The latest chapter in a series of articles looking back at each campaign from the Crucible era.
By the 1995/96 snooker season, the sport was undergoing changes, but there was one constant you could rely on – Stephen Hendry.
Hendry was a serial winner on the main tour, the runaway world number one, and as a five-time world champion the undisputed “King of the Crucible”.
None of that would change much during this campaign, and in fact his stranglehold as the game’s very best was never more ironclad.
In the 1980s and 1990s, the Grand Prix was one of the most established events on the calendar and had become a regular fixture on the BBC schedule.
Nowadays, the BBC focusses its attention on the UK Championship, Masters, and World Championship – romanticised as the Triple Crown – but back then the Grand Prix was effectively regarded as the fourth major.
Hendry had already won his home event, the non-ranking Scottish Masters, before he entered the 1995 Grand Prix in Sunderland.
The Scot faced young countryman John Higgins in the final, the latter having emerged as an elite contender with a hat-trick of ranking titles the season prior.
Higgins and Ronnie O’Sullivan were setting the pace in terms of the chasing pack that was breaking through, and they were establishing themselves as genuine threats on a regular basis.
There were plenty of others too, with fellow “Class of 1992” member Mark Williams joining the champion’s circle with victory in the Welsh Open that term – a remarkable feat when it’s taken into consideration that his highest break in the entire tournament was just 74.
Peter Ebdon, Alan McManus, and Ken Doherty were all slightly older than the “Class of 92” and were familiar with the more sizable cheques, while the likes of Anthony Hamilton, Matthew Stevens, and Paul Hunter were all showing clear signs of what they were capable of as well.
Hendry, though, didn’t seem to care, particularly in the majors which he completely smashed throughout the 1995/96 snooker season.
At the Grand Prix, the then 26 year-old overcame Higgins to lift the title for a fourth occasion.
About a month after, Hendry subsequently defended his UK Championship crown with a quite remarkable performance.
If his 1994 showing had been impressive when he compiled an incredible seven centuries in the final, the 1995 display underlined just the level of dominance he could muster.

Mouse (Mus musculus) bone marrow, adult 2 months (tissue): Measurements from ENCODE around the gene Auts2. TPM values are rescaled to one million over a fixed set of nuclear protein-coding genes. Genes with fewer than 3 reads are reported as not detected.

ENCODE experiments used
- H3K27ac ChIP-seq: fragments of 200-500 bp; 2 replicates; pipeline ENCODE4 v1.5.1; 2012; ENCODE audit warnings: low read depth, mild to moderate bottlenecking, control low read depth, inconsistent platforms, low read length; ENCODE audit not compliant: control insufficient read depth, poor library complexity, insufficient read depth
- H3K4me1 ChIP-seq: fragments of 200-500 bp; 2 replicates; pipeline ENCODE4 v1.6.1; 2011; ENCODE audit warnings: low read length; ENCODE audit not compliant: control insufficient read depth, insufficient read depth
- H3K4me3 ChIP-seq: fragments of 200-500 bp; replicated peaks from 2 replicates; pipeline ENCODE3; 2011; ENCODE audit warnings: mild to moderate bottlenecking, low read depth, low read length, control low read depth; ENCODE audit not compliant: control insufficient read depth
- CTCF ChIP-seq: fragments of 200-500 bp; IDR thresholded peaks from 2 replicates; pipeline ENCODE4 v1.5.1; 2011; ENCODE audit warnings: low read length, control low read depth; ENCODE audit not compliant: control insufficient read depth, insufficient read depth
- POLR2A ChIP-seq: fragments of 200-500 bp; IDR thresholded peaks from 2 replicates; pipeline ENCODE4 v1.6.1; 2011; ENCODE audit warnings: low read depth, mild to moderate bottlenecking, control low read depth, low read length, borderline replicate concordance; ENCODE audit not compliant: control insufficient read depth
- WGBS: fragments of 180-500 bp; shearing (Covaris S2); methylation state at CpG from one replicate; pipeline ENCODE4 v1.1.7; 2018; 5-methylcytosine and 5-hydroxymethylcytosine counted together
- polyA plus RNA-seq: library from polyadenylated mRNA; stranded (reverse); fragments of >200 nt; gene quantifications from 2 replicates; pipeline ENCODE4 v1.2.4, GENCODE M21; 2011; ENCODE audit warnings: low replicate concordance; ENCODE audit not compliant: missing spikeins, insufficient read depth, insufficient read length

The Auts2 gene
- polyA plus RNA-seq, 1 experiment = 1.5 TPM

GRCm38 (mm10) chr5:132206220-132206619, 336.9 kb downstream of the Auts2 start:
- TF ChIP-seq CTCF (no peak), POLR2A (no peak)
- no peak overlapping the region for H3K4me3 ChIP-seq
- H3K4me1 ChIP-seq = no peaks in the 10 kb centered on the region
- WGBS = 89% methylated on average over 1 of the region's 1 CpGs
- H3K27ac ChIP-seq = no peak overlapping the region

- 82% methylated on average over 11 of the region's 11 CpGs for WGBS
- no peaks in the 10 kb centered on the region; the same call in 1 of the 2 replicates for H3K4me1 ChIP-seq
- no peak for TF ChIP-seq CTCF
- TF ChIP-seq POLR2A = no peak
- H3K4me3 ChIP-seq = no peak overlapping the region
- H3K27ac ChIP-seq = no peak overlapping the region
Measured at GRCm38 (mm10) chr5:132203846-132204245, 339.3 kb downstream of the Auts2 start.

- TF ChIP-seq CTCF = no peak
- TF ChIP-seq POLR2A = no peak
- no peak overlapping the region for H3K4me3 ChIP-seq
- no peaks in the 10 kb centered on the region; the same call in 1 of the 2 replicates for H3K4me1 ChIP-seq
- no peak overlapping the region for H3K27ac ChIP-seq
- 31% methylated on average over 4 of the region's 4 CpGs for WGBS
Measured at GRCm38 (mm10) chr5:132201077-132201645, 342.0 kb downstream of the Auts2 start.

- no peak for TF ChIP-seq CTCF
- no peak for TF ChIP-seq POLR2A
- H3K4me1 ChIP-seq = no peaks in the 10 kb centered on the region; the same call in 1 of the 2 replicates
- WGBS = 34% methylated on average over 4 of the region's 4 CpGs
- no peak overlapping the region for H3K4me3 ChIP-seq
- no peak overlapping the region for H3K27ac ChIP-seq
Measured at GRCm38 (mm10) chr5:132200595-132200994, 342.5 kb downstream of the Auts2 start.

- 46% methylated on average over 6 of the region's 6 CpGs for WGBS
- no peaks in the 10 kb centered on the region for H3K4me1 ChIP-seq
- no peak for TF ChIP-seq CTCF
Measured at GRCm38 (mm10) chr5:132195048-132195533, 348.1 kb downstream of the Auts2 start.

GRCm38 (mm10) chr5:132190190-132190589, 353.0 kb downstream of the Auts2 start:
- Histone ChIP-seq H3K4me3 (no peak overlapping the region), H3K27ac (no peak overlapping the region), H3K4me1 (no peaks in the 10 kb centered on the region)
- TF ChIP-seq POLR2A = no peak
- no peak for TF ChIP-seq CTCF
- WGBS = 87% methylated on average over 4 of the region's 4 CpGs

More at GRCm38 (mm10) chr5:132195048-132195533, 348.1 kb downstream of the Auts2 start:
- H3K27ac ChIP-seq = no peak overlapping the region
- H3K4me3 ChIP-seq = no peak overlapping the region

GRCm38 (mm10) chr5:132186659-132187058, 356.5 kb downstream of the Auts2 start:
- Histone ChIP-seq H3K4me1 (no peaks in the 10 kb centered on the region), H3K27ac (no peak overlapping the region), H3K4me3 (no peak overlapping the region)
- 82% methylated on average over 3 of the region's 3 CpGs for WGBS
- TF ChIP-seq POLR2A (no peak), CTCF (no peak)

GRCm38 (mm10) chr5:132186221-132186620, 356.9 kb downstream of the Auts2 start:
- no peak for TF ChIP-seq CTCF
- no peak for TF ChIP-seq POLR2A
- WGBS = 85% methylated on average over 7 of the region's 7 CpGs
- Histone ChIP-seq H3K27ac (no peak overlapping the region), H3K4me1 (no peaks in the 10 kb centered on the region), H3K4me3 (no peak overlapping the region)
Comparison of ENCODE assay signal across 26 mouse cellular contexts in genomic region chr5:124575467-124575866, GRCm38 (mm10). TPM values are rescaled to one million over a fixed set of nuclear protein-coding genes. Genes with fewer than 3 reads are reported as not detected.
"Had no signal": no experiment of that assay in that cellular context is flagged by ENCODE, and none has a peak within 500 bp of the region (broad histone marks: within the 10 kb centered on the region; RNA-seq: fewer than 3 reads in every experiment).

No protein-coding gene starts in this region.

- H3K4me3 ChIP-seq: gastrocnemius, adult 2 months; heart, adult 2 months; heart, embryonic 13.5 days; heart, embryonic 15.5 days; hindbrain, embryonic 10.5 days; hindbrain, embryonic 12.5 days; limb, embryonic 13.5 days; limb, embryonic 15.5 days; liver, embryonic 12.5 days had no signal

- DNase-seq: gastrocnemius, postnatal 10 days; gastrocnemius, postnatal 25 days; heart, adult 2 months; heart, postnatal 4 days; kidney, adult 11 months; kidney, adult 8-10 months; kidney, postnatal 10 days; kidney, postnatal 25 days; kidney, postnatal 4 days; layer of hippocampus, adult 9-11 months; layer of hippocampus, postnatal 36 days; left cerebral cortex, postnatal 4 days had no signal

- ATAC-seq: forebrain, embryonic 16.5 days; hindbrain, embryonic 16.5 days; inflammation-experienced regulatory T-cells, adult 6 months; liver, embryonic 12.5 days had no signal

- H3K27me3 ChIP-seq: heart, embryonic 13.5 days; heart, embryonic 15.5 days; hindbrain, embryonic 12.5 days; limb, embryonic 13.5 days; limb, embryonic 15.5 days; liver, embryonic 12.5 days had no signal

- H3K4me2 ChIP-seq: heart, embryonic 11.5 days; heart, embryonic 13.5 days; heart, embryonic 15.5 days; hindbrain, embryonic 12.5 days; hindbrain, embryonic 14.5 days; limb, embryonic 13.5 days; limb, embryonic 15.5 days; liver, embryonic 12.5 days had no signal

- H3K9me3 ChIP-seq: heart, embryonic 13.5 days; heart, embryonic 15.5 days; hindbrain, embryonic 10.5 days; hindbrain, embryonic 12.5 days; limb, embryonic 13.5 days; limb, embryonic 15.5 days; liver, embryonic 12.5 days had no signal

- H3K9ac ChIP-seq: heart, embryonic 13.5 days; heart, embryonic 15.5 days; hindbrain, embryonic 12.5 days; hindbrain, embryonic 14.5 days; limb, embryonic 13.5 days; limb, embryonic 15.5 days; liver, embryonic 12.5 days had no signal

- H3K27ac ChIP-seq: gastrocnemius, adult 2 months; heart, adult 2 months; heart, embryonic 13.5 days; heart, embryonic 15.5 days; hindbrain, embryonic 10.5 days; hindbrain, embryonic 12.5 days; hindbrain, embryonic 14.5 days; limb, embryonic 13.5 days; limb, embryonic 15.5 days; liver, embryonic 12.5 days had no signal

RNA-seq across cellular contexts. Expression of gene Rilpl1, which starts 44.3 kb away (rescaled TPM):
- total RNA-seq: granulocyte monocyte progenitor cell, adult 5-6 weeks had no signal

Hendry beat Hamilton 9-3, Doherty 9-3, Higgins 9-1, and Ebdon 10-3 as he stormed his way to yet another victory.
It wasn’t very different in the Masters just after Christmas, with Hendry again accounting for Higgins in the first round before a 6-0 quarter-final drubbing of old rival Jimmy White – the “Whirlwind” struggling by now to keep hold of his place among the top 16 in the rankings.
After edging McManus in the last four, Hendry outplayed reigning champion Ronnie O’Sullivan to etch his name onto the trophy for a sixth time – a record that would last for more than two decades.
Fast forward to Sheffield and not much was changing as Hendry coasted to the final – albeit only after narrowly getting past his first hurdle of current WPBSA chairman Jason Ferguson.
In the final, it was Ebdon again, and although the challenge was sterner than in Preston, Hendry managed to come out on top an 18-12 winner.
Indeed, it was a sixth World Championship title to match Steve Davis and Ray Reardon’s modern day record tally.
The ironic thing was that Hendry, by his highest of standards, probably wasn’t even at his most clinical.
Yet, he was certainly at his most powerful and exuded a fear factor that often had challengers defeated before they even took their first shot.
Four majors equated to four triumphs, and the second time he secured the clean sweep of Triple Crown titles in a single season.
That said, with few things left to achieve in the game the inevitable steady decline would soon be set into motion.
He never won another Grand Prix or Masters, albeit more silverware would come amid the greatest achievement of them all – with more on that later.
For fellow six-time world champion Davis, whose dominance had well and truly come to an end, good results were becoming fewer and farther between.
The “Nugget” did challenge at one of his happier stomping grounds for the Irish Masters at Goffs but ultimately came up agonisingly short of a ninth title, losing 9-8 to Darren Morgan.
Higgins, meanwhile, may have lost several notable head-to-heads with Hendry, but he was certainly establishing himself as the best of the rest.
The “Wizard of Wishaw” enjoyed the 1995/96 snooker season, pairing a couple of runners-up spots with a brace of ranking event victories.
John Parrott was also back in the pantheon of success on a regular basis, doing his familiar overseas trick with glories in both Thailand and Malta.
The latter had become a regular destination for the circuit, mostly thanks to the popularity of world number 14 Tony Drago.
The “Tornado” was as fast, as exciting, and as reckless as they come, highlighted in a quick-fire second round match with O’Sullivan at the Crucible in which the pair traded blows for 17 frames in less than three hours.
O’Sullivan, who reached the semi-finals before losing to Ebdon, had already gotten into trouble with the authorities and first-round opponent Alain Robidoux, with the Canadian accusing O’Sullivan of disrespect by playing with his opposite hand.
A year later, there would be fireworks again for the “Rocket” at the Crucible Theatre, but under very different circumstances.